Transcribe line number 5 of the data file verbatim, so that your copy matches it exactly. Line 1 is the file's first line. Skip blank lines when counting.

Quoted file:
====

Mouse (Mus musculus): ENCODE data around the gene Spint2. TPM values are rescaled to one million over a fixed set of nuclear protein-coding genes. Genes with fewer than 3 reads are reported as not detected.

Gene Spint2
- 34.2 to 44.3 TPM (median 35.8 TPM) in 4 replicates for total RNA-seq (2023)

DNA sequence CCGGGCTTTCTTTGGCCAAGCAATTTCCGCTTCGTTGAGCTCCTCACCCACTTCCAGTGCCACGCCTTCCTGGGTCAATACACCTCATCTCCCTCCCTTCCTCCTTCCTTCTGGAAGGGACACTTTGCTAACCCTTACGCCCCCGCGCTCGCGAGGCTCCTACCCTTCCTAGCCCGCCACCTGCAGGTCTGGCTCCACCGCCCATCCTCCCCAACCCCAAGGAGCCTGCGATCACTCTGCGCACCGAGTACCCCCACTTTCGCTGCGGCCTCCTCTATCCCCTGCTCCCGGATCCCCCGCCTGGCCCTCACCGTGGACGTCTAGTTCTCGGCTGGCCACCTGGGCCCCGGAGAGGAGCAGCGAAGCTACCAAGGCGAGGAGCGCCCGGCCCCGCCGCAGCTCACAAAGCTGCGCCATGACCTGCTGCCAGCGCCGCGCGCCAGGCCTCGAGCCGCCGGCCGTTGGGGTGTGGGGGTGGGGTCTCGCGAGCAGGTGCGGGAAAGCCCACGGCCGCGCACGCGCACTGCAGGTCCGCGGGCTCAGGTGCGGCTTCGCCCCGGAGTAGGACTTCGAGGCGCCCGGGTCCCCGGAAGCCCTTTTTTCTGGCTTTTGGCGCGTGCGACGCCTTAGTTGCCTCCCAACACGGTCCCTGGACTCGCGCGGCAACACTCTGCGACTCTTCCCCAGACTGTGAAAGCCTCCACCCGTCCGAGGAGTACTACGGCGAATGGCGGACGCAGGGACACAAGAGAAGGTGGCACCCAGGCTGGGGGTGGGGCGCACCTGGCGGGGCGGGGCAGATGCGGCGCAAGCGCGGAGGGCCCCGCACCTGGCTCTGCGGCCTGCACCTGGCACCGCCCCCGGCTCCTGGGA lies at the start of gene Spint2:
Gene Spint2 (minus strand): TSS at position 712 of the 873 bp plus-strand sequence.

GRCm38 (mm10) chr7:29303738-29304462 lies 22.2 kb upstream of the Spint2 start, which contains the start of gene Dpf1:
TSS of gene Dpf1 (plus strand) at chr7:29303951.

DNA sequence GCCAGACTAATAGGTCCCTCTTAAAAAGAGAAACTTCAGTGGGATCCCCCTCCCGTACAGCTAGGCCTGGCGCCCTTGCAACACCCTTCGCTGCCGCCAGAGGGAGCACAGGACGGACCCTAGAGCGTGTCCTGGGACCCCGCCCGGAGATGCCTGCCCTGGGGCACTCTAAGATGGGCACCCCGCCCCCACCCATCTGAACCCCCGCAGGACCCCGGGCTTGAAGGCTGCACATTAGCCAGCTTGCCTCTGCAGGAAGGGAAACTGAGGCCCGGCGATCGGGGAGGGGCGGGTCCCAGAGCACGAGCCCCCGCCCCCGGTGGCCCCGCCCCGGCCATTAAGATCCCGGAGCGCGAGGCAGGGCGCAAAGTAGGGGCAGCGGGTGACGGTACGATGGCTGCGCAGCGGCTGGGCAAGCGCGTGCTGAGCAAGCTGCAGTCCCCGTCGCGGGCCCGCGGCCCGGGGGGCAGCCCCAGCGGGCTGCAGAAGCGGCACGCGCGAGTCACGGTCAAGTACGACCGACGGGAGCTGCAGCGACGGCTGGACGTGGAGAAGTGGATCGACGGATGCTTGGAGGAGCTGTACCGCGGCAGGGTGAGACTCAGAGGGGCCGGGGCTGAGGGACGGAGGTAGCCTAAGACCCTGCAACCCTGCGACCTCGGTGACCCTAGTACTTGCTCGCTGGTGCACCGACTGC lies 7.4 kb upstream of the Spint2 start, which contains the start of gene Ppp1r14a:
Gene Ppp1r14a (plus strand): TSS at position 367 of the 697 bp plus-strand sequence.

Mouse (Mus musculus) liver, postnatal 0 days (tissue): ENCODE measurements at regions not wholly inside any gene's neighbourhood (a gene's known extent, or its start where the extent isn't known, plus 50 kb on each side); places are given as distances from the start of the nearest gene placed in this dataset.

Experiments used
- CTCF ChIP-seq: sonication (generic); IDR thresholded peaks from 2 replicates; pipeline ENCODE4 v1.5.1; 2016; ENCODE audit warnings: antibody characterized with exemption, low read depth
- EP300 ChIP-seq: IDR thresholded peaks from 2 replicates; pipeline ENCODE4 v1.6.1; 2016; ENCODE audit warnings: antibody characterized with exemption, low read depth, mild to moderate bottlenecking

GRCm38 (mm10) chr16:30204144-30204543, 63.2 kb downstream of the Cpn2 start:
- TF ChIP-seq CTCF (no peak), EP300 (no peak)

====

Gene Spint2 (minus strand): TSS at position 712 of the 873 bp plus-strand sequence.